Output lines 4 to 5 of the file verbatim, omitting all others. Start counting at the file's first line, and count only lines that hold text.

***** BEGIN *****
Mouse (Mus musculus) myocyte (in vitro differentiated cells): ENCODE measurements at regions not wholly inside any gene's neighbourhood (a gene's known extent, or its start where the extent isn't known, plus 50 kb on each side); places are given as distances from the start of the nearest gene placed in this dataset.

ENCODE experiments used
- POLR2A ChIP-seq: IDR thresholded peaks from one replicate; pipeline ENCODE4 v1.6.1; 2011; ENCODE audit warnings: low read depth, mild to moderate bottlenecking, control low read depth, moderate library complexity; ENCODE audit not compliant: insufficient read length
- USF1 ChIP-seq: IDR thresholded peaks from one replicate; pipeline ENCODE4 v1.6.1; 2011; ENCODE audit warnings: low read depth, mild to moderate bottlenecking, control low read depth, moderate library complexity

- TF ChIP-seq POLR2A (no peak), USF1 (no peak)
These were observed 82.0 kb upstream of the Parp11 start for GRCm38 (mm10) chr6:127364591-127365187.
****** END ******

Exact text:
- USF1 ChIP-seq: IDR thresholded peaks from one replicate; pipeline ENCODE4 v1.6.1; 2011; ENCODE audit warnings: low read depth, mild to moderate bottlenecking, control low read depth, moderate library complexity

- TF ChIP-seq POLR2A (no peak), USF1 (no peak)